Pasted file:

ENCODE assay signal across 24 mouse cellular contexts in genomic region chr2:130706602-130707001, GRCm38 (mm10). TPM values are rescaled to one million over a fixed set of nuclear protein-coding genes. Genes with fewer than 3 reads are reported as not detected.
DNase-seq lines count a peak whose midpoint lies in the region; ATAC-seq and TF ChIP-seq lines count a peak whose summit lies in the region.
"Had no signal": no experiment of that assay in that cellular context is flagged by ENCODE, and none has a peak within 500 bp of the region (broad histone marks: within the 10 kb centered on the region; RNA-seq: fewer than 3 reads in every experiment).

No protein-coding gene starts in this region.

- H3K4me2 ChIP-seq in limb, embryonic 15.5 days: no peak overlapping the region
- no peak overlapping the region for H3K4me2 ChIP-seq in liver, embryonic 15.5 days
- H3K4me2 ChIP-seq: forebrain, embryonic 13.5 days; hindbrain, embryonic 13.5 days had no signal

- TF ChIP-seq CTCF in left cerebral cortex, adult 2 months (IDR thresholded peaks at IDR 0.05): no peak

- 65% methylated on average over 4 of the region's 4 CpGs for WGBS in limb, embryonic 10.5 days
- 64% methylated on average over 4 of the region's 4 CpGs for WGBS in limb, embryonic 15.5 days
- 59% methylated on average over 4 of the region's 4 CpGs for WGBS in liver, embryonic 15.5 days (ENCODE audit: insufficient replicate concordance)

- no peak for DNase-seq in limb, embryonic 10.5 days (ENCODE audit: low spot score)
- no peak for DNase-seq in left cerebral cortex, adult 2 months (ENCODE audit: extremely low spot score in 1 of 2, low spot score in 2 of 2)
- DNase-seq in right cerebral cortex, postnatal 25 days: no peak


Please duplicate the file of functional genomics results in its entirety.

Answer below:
ENCODE assay signal across 24 mouse cellular contexts in genomic region chr2:130706602-130707001, GRCm38 (mm10). TPM values are rescaled to one million over a fixed set of nuclear protein-coding genes. Genes with fewer than 3 reads are reported as not detected.
DNase-seq lines count a peak whose midpoint lies in the region; ATAC-seq and TF ChIP-seq lines count a peak whose summit lies in the region.
"Had no signal": no experiment of that assay in that cellular context is flagged by ENCODE, and none has a peak within 500 bp of the region (broad histone marks: within the 10 kb centered on the region; RNA-seq: fewer than 3 reads in every experiment).

No protein-coding gene starts in this region.

- H3K4me2 ChIP-seq in limb, embryonic 15.5 days: no peak overlapping the region
- no peak overlapping the region for H3K4me2 ChIP-seq in liver, embryonic 15.5 days
- H3K4me2 ChIP-seq: forebrain, embryonic 13.5 days; hindbrain, embryonic 13.5 days had no signal

- TF ChIP-seq CTCF in left cerebral cortex, adult 2 months (IDR thresholded peaks at IDR 0.05): no peak

- 65% methylated on average over 4 of the region's 4 CpGs for WGBS in limb, embryonic 10.5 days
- 64% methylated on average over 4 of the region's 4 CpGs for WGBS in limb, embryonic 15.5 days
- 59% methylated on average over 4 of the region's 4 CpGs for WGBS in liver, embryonic 15.5 days (ENCODE audit: insufficient replicate concordance)

- no peak for DNase-seq in limb, embryonic 10.5 days (ENCODE audit: low spot score)
- no peak for DNase-seq in left cerebral cortex, adult 2 months (ENCODE audit: extremely low spot score in 1 of 2, low spot score in 2 of 2)
- DNase-seq in right cerebral cortex, postnatal 25 days: no peak